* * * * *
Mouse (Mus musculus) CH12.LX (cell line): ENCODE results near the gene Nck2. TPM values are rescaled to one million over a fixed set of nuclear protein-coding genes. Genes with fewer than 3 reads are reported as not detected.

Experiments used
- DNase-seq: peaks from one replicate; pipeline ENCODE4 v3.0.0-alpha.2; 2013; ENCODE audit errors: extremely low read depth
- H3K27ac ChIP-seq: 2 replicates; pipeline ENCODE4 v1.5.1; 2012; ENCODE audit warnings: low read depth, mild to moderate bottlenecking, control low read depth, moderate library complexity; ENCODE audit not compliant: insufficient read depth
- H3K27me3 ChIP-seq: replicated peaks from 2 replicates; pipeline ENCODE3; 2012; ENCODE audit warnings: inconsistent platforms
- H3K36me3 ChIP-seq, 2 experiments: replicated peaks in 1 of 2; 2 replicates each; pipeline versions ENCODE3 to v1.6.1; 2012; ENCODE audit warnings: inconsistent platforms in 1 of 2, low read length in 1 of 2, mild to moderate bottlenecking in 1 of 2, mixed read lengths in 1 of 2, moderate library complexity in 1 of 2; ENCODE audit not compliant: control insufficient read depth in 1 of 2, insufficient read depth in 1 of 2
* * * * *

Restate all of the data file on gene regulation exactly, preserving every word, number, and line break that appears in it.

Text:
Mouse (Mus musculus) CH12.LX (cell line): ENCODE results near the gene Nck2. TPM values are rescaled to one million over a fixed set of nuclear protein-coding genes. Genes with fewer than 3 reads are reported as not detected.

Experiments used
- DNase-seq: peaks from one replicate; pipeline ENCODE4 v3.0.0-alpha.2; 2013; ENCODE audit errors: extremely low read depth
- H3K27ac ChIP-seq: 2 replicates; pipeline ENCODE4 v1.5.1; 2012; ENCODE audit warnings: low read depth, mild to moderate bottlenecking, control low read depth, moderate library complexity; ENCODE audit not compliant: insufficient read depth
- H3K27me3 ChIP-seq: replicated peaks from 2 replicates; pipeline ENCODE3; 2012; ENCODE audit warnings: inconsistent platforms
- H3K36me3 ChIP-seq, 2 experiments: replicated peaks in 1 of 2; 2 replicates each; pipeline versions ENCODE3 to v1.6.1; 2012; ENCODE audit warnings: inconsistent platforms in 1 of 2, low read length in 1 of 2, mild to moderate bottlenecking in 1 of 2, mixed read lengths in 1 of 2, moderate library complexity in 1 of 2; ENCODE audit not compliant: control insufficient read depth in 1 of 2, insufficient read depth in 1 of 2